British Columbia·Metro Matters

'Stupid petty nonsense': no love lost between candidates for Pitt Meadows mayor

Pitt Meadows has one of Metro Vancouver's smallest populations. The political tension here, however, may be among the highest.

Incumbent John Becker faces off against Bill Dingwall, who topped polls for council 4 years ago

Pitt Meadows Coun. Bill Dingwall (right) is challenging Mayor John Becker in this October's municipal elections. (City of Pitt Meadows)

Talk to Pitt Meadows Mayor John Becker about his re-election campaign, and he'll talk about taxes (keep them low), transparency (keep it high) and transportation (keep it moving). 

"Those are the three things that my residents have told me are most important to them, and we have been focusing on," he said. 

But ask him about his challenger, Coun. Bill Dingwall, and the tone changes. 

"I made it clear when I announced I would run for election again that I was not going to engage in a character assassination battle," he said, before launching into criticism of Dingwall's character minutes later. 

"Dingwall's got no campaign, he's got nothing to say ... what [is] his campaign: Make Pitt Meadows Great Again? I think we've heard that somewhere else. It's ludicrous.

"Let's talk about issues. Where is he going to be on the issues? He doesn't have any issues. This is someone who's got the worst attendance record in the last four years."

With around 18,500 people, Pitt Meadows has one of Metro Vancouver's smallest populations.

The political tension here, however, may be among the highest. 

Running on character

Becker's hostility likely stems from the fact that Dingwall, a retired RCMP superintendent, is running directly on issues of character. 

"I'm deeply concerned about the style and direction of decision-making by our current mayor and council. It's been a really challenging four years for me, and far too many troubling incidents," he said. 

Dingwall cites two instances in particular.

The first is the speed with which the mayor and council addressed Coun. David Murray's conviction for the sexual assault of a 14-year-old in 1992. Dingwall believes Becker should have publicly pressured Murray to step down, or stripped him of his committee roles, in the five days between his conviction and resignation from council. 

Becker pointed out that the city couldn't force him to resign, and that he's since pushed for a motion to lobby the provincial government for powers to do so in similar situations in the future.  

The other issue Dingwall cites is an abrupt change of leadership in the Pitt Meadows Community Foundation — which distributes grants and names the city's "Citizen of the Year" — that saw Becker's wife and other councillors replace the previous board.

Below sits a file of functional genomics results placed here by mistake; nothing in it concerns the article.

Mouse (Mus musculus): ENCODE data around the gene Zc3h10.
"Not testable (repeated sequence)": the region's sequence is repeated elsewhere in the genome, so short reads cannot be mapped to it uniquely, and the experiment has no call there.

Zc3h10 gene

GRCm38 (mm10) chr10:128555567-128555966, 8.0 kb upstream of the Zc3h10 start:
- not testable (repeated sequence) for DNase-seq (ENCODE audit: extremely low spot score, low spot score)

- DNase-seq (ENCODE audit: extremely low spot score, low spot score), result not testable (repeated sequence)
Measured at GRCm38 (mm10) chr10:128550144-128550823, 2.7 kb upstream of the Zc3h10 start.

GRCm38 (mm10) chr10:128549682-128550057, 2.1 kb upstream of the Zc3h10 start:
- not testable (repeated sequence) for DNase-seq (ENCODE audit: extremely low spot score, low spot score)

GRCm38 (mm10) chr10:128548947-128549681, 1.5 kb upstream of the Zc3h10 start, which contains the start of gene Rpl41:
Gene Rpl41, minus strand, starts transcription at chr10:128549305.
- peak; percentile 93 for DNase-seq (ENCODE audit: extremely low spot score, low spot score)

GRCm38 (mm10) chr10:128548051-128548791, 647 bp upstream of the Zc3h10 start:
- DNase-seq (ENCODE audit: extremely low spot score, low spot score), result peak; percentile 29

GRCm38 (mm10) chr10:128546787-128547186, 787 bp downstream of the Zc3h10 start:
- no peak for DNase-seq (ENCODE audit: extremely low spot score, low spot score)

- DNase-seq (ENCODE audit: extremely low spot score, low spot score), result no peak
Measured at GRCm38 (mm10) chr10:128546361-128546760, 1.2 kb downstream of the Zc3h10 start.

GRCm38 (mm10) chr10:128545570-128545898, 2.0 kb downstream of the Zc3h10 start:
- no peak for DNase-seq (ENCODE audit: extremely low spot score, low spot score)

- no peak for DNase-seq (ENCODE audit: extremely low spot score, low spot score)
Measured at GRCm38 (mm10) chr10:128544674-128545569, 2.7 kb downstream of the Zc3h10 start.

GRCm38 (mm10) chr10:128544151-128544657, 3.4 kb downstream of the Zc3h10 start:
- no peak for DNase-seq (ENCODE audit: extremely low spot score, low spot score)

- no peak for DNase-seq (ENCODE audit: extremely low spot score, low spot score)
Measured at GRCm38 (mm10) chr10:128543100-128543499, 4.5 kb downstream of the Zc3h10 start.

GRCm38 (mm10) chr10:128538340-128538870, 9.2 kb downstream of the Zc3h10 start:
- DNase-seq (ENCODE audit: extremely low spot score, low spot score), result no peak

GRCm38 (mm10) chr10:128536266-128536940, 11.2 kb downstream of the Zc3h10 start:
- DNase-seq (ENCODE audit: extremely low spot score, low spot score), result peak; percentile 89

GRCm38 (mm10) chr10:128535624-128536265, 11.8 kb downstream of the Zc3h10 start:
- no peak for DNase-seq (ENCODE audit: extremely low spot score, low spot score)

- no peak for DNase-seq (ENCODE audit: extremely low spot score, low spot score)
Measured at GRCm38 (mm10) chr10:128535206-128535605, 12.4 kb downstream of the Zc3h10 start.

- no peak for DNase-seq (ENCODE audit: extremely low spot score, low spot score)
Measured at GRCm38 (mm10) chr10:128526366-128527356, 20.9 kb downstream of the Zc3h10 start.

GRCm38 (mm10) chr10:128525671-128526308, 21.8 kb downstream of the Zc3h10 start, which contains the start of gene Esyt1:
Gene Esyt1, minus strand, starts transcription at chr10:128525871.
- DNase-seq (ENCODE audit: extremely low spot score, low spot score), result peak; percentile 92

On that issue, Becker had less to say.   

"That's just stupid petty nonsense. No, I'm not wasting my time with that kind of thing," he said.

"If [Dingwall] wants to fight an election based on specious personal attacks, our residents will see that kind of gutter politics for what it is. I want to talk about what's important to our residents." 

Ex-mayors divided

The strong words even extend to those who have run Pitt Meadows in the past.

"I'm personally disgusted by the way city's hall being run," said Deb Walters, who led the municipality from 2011 to 2014 before choosing not to seek re-election.

"I moved out of the city because it was so frustrating to watch. I'm in Maple Ridge now. I didn't want my taxes going to support the clowns running city hall."

Don McLean, who ran Pitt Meadows for 12 years prior to Walters, sees it differently. 

"I think he's done a good job. He's a fiscal conservative, he's not warm and fuzzy, he tells it like it is. And sometimes that may rub people the wrong way."

There are policy issues where the two candidates differ, including a business park — approved by council but opposed by Dingwall — that will develop 200 acres of industrial land near the Fraser River.

But if there's one race in Metro Vancouver where housing and development issues are taking a back seat to personality clashes, it's likely Pitt Meadows.  

CBC Vancouver is exploring the mayoral campaigns in each of Metro Vancouver's 21 municipalities leading up to civic elections on Oct. 20.

Read more from CBC British Columbia

Comments

To encourage thoughtful and respectful conversations, first and last names will appear with each submission to CBC/Radio-Canada's online communities (except in children and youth-oriented communities). Pseudonyms will no longer be permitted.

By submitting a comment, you accept that CBC has the right to reproduce and publish that comment in whole or in part, in any manner CBC chooses. Please note that CBC does not endorse the opinions expressed in comments. Comments on this story are moderated according to our Submission Guidelines. Comments are welcome while open. We reserve the right to close comments at any time.

now